Some fans consider the word dirty, which is their right. However, it’s no dirtier than bathwater, with a fresh start being a necessity in order to put this team on the right path forward. So, it’s a strategy worth considering, with the 2022 NHL Entry Draft being rife with high-end talent, especially up top. After all, despite the Stanley Cup Final run in 2021, the Habs have been mediocre or worse during the regular season for five of the last six seasons. It’s time for something a bit stronger than a simple retool or reset.
Whisky works fine with regard to the immediate future (but in moderation, to be clear). It’s easy to get carried away thinking of the early-season swoon in which the Canadiens find themselves. For some perspective though, 2021 was by all accounts a weak draft year… or at the very least one in which teams were drafting partially blind due to the pandemic.
In other words it was a crapshoot and the Canadiens chose a great season to earn the second-to-last first-round pick as runners-up. They maybe could have used it more effectively, but, ultimately, if 2021 was the season to go on a run, 2022 is a season to do just the opposite. With the Habs themselves hosting the 2022 Draft, things are arguably working out as they should, looking at the big picture. There’s at least some solace to be had, if you look at it that way.
1. Nick Suzuki… Just Nick Suzuki
Admittedly, draft picks aren’t sure things, even high ones, especially in the Bergevin era. So, why not focus on relative certainties.For example Nick Suzuki seems on track to earn every penny of his new eight-year, $63 million deal (which only comes into effect next season), with a team-leading 12 points in 13 games so far.
It’s worth pointing out up until recently Suzuki was one more Habs forward struggling to put up points. He only notched his first one, an assist, in Game 5. He only scored his first goal at the start of his current three-game point streak, prior to which he had a mere five points in 10 games. Now, he’s scored goals in three straight games for the first time in his career and has 12 points in 13 games… a far cry from just a week ago.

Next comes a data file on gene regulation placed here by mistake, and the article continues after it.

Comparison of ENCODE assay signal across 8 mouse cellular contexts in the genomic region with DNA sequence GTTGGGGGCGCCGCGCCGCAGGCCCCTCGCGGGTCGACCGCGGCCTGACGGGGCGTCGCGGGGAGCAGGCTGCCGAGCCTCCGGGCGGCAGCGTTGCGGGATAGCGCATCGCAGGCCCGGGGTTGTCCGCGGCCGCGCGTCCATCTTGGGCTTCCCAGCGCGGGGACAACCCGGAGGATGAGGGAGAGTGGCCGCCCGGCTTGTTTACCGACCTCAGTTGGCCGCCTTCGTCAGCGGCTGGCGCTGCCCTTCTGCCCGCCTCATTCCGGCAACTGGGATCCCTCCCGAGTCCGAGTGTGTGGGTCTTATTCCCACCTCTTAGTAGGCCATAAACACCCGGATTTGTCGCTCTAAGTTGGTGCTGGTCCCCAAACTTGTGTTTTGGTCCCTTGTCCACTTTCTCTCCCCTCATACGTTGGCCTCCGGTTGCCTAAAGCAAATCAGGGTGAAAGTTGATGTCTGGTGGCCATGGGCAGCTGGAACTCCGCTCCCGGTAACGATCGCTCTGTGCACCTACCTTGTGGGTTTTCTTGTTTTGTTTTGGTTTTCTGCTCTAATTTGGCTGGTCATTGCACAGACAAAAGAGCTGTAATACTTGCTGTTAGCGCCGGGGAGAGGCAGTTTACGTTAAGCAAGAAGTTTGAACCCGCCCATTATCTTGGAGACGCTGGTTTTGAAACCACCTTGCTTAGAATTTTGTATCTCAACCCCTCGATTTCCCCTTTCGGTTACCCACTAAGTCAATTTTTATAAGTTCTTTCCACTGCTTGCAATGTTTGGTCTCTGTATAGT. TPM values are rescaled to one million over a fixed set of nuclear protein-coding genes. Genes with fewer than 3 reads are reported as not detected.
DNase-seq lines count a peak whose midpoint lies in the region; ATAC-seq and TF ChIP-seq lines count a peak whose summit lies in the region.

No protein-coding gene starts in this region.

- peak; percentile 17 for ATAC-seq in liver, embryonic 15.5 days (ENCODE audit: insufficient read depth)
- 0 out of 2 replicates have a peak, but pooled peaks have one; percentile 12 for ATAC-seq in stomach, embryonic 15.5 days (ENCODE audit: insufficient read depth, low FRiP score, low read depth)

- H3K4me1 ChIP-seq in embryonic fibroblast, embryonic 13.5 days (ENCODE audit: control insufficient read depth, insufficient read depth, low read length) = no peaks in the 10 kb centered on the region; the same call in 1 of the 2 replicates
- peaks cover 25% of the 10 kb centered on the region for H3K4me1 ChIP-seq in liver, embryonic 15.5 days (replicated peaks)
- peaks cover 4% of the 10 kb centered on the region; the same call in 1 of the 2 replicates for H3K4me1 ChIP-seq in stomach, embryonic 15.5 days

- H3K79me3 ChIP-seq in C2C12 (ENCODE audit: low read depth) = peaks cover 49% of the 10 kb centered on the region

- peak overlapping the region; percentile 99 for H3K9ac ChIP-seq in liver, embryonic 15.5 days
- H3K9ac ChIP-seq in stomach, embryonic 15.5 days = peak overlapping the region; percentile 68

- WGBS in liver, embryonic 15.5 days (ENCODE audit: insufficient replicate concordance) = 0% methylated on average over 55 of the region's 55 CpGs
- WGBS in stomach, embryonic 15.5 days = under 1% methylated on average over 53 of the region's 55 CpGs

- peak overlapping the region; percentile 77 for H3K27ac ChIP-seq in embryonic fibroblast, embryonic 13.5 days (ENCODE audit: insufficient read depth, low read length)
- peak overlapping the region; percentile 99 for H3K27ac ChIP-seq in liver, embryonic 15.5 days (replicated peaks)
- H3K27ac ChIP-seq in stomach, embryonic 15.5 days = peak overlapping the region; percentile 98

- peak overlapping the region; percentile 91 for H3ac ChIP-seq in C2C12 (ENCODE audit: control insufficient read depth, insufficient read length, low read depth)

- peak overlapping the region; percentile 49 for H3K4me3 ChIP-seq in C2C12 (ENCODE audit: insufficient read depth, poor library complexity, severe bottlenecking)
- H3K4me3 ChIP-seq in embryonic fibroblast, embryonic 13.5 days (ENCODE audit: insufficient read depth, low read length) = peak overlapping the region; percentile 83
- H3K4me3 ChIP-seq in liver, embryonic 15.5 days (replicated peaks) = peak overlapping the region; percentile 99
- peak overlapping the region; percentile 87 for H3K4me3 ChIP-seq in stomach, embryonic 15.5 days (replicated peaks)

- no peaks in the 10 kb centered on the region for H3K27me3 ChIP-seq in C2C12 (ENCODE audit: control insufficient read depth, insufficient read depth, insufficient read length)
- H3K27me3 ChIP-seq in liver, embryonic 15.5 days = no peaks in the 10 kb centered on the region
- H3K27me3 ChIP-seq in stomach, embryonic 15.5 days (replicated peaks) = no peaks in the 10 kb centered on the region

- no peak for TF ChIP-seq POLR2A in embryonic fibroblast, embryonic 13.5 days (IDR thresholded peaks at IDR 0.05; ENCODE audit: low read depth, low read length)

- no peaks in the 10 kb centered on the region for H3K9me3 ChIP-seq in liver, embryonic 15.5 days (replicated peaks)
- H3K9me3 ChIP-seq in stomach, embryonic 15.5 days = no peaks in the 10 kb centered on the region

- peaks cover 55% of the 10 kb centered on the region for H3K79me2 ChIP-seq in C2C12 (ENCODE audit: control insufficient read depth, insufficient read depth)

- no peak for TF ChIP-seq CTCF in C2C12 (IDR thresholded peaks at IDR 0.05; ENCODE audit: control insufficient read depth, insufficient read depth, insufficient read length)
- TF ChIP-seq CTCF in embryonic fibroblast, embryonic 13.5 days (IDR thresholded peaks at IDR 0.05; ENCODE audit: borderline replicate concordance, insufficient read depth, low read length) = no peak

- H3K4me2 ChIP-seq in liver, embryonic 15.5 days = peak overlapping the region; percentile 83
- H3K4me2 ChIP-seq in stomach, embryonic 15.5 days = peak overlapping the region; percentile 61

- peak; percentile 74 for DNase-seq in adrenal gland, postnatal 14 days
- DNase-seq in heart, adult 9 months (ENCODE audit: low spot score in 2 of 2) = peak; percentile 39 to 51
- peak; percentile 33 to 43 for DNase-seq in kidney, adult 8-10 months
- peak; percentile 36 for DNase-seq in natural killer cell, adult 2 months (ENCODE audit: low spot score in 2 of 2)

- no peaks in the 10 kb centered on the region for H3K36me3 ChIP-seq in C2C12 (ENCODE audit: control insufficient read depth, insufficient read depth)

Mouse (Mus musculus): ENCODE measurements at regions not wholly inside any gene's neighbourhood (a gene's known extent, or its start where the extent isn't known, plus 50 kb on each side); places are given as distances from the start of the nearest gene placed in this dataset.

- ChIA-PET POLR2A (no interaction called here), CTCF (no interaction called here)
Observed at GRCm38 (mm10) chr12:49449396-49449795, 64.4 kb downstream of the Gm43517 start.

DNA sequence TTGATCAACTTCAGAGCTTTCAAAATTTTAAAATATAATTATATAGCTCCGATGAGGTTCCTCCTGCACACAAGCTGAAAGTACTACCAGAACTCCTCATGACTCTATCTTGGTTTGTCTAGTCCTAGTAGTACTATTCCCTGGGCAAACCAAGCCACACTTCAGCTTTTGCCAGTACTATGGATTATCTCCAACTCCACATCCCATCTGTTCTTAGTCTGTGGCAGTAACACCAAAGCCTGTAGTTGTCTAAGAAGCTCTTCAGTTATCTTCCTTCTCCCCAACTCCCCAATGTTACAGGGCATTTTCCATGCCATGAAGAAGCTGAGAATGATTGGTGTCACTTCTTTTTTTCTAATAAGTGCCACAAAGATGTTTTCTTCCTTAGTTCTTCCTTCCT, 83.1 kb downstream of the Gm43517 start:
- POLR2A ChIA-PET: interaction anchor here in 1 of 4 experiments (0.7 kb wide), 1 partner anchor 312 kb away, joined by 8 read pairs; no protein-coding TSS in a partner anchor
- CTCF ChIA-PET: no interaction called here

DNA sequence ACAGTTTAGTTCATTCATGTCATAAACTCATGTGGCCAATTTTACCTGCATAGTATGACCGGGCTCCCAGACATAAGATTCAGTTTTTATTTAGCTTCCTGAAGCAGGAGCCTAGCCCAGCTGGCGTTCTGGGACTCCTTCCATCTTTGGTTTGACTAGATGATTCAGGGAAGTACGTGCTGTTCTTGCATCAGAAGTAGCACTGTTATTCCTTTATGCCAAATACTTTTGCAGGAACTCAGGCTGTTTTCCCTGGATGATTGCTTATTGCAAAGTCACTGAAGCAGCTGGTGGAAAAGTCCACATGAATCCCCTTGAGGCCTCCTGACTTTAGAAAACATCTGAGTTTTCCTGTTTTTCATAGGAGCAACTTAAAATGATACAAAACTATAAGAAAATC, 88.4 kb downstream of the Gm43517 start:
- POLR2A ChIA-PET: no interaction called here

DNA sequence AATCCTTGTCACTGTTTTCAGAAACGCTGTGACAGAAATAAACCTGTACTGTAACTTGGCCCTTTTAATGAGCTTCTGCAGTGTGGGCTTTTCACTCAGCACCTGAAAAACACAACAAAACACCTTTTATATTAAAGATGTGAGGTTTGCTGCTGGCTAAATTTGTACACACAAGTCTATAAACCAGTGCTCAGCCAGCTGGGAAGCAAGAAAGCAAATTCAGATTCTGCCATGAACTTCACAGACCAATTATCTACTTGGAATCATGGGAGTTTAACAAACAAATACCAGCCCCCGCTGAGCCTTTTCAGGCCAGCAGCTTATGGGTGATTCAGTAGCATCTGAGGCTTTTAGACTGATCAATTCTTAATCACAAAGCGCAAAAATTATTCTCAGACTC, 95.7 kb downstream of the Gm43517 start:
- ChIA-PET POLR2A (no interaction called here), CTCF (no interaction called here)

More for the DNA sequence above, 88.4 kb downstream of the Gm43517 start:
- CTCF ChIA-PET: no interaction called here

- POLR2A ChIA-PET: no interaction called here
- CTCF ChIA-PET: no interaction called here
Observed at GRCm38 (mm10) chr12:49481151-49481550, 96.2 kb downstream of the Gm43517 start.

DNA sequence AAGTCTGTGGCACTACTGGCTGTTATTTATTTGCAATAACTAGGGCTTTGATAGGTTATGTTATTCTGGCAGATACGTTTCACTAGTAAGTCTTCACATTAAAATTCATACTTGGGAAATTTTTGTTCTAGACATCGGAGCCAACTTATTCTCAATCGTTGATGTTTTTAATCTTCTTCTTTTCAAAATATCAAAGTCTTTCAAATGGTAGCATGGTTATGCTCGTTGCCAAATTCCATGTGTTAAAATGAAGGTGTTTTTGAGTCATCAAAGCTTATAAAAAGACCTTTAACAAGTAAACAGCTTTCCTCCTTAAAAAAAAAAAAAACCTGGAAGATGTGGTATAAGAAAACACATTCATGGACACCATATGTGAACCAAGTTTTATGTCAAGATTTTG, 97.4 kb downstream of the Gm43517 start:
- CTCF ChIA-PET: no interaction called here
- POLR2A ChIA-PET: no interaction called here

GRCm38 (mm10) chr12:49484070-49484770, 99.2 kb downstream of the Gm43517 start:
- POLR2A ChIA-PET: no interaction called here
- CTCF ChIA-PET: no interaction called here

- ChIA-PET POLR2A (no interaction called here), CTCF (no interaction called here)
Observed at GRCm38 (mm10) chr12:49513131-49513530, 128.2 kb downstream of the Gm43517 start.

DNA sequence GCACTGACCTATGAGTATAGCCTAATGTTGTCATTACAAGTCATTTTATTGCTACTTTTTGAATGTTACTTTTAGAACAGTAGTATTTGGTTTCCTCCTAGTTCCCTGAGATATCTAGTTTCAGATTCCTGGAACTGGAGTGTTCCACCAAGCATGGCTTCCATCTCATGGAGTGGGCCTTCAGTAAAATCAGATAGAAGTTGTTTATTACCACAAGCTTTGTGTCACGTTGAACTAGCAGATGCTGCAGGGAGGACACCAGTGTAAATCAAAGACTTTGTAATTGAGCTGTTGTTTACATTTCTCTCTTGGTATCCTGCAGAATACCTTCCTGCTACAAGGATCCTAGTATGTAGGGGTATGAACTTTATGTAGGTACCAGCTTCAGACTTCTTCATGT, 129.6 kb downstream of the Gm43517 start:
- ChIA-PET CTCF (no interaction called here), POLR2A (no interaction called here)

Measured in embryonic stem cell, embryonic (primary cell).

Not everyone can be Suzuki, but it should at least instill confidence that other Habs are just a few games from getting it going too. If the Habs tanking is out of the question (it shouldn’t be), there’s at least reason to believe they can turn it around sooner rather than later and start competing for a playoff spot.
There’s little use putting lipstick on the pig that is this Habs’ season at this point, though. In order to realistically make the playoffs they would have had to turn things around a few weeks ago. However, if you’re of the belief the Canadiens are better served making a late push for one of the final spots, that’s still very much possible. If on the other hand, you believe a high pick is the way to go, that’s conceivably in the cards too.
However which way the rest of the season plays out, the Canadiens have their No. 1 center inked for the prime years of his career. They’ve been looking for decades for one, so, to have one locked up should be enough to justify a breath of relief. In spite of everything else, that has to be a comforting, no?
After 10 years of writing hockey, Ryan decided it was as good a time as any to actually join The Hockey Writers for the 2014-15 season. Having appeared as a guest on such programs as CBC Radio One’s Daybreak, Ryan has written for such publications as the Montreal Gazette and Bleacher Report and worked for the NHL itself and his hometown Montreal Canadiens. He currently writes about all things Habs for THW, with it being a career highlight for him to cover the 2021 Stanley Cup Final as a credentialed member of the press.